A great team is like a bouquet.
Just as vivid flowers make for a beautiful bouquet, team members with different skills and mindsets add to the strength of a team in their ways.
For the team to be successful, good self-awareness, respect and understanding among team members are crucial.
And for this, communication is the first and foremost skill that they need to master.
That’s where the importance of the Johari Window comes into the picture.
What is the Johari Window?
Back in 1955, two American psychologists named Joseph Luft and Harry Ingham were working at the University of California, Los Angeles, on research related to dynamics between team members. Their research led to the creation of the Johari Window model, which derived its name from their initials (Jo + Har).
Over the years, the Johari Window has become a globally adopted system for self-development among individuals in a group based on self-disclosure and feedback. The importance of the Johari Window lies in its effectiveness as a communication tool to improve understanding within a team.
The Johari Window consists of a grid with four squares of a window with four panes. Each person is represented through the four panes. Two sections or panes are related to one’s own self. The other two are areas or parts which others are aware of but the person isn’t.
Let’s consider the example of an employee who happens to be a focused worker with good output. However, she has weak communication skills and a tendency to ignore certain guidelines. This tendency is unknown to her but colleagues and superiors are critical of it.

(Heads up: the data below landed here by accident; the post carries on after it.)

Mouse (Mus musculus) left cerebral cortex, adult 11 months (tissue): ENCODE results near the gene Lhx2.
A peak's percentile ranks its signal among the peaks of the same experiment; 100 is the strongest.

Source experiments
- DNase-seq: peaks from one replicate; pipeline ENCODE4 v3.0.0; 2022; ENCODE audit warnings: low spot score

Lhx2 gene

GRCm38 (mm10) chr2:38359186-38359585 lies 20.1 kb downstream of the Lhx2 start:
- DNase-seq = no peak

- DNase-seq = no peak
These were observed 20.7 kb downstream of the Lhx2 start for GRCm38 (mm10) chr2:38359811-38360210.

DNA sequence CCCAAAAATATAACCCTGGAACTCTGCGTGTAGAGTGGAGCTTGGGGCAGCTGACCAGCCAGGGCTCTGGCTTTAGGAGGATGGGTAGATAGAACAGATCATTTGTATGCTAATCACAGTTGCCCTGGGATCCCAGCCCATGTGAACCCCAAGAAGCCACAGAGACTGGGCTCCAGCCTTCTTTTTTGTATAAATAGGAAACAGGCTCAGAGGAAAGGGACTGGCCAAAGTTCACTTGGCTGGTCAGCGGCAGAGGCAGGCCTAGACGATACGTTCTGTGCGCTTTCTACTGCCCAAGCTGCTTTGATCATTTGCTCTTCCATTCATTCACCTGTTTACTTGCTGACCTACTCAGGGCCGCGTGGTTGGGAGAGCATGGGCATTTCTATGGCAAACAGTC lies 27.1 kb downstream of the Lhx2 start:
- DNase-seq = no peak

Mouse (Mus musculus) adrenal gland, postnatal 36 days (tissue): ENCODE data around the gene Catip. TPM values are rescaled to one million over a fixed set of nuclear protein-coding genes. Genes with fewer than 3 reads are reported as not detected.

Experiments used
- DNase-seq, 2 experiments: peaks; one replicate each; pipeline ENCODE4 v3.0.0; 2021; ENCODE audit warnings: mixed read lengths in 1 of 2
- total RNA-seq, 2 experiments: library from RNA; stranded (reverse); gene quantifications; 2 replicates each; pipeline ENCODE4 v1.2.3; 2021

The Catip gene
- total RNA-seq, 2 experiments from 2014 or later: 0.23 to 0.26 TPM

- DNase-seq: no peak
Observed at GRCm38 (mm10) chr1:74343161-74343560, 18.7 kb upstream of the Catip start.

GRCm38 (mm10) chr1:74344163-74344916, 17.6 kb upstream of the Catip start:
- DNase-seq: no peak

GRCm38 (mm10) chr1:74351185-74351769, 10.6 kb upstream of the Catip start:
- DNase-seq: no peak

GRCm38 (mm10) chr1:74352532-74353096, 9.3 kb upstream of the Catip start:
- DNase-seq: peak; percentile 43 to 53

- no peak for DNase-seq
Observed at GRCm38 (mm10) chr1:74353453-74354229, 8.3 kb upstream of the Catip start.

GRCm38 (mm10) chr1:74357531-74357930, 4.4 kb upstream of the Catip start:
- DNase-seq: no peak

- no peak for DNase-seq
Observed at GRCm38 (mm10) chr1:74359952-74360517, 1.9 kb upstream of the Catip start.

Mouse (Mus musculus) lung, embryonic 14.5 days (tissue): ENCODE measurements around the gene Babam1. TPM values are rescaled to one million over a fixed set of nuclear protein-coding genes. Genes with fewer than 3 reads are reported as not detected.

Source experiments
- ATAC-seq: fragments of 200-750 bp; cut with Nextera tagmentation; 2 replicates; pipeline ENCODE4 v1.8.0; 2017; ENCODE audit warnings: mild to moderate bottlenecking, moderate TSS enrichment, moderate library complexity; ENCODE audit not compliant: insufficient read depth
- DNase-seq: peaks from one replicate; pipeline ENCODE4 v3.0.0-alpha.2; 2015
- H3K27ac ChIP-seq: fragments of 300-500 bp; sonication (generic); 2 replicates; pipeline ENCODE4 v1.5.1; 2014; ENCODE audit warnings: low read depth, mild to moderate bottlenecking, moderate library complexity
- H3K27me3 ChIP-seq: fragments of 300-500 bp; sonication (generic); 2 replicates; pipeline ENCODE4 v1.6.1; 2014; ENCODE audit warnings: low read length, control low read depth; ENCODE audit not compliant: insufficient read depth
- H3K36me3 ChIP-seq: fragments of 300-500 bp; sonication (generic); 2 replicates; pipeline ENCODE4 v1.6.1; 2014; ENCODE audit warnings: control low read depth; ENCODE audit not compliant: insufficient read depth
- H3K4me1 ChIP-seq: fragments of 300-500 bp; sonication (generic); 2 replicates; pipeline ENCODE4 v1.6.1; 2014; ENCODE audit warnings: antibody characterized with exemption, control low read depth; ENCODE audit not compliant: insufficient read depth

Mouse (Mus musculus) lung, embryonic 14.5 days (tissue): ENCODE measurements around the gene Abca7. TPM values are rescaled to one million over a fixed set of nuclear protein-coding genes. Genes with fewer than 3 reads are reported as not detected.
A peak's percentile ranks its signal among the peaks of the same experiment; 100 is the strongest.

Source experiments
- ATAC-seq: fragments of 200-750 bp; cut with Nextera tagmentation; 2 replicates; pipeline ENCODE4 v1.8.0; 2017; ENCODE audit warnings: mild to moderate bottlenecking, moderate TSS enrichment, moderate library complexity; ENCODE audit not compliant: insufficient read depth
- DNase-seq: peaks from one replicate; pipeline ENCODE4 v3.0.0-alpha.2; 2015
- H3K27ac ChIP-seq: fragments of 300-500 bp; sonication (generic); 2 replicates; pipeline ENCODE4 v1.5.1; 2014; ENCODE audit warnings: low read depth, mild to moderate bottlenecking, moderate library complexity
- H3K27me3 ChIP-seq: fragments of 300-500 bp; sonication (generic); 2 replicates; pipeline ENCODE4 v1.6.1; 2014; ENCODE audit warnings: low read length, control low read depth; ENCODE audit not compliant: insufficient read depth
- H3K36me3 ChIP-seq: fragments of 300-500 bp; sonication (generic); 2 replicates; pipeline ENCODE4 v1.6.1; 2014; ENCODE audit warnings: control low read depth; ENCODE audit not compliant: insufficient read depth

That’s where the Johari Window can be helpful as information is shared in this model as a result of mutual trust generated through interactions and feedback from other group members.
Let’s take a detailed look at the four panes, or the four self areas, of the Johari Window Model:
Open/self-area or arena:
The first section refers to information related to a person’s interpersonal and behavioral skills. This is primarily the area where we talk about the person’s attitude, approach to work, emotions, social behavior, skill-set and social views. Most activity and communications are related to this area. So, expanding this pane of The Johari Window will benefit the impact and quality of the relationship. One way to expand the arena is to seek feedback from others and integrate it into your behavior.
How often have you come across information that your teammates shared with others, but not you? One of the most common reasons for this is a lack of communication with others or their perception about an individual preventing the free flow of communication between team members. This is known as the blind self pane. Communication is key to eliminating it.
Let’s face the truth. There are always thoughts, memories, fears and secrets we can’t share with others. At times, we have to keep the information hidden to avoid hurting others or due to the fear of earning a bad reputation. It is imperative for our growth that we minimize this area.
Often, people don’t realize certain things people about themselves. For instance, one’s ability to overcome challenges, resilience or stress-management abilities is not tested in everyday scenarios. This unknown area can be reduced by feedback from others and consistent communication.
You can’t create a path to reach your goals until you know yourself inside out. Becoming self-aware requires constant feedback, support, and guidance from others. This is where Harappa Education’s Interpreting Self online course can help you. This highly-engaging course walks you through the Johari Window as a tool for self-assessment and self-realization to improve communication. Sign up for it to know yourself better and climb the ladder of success.
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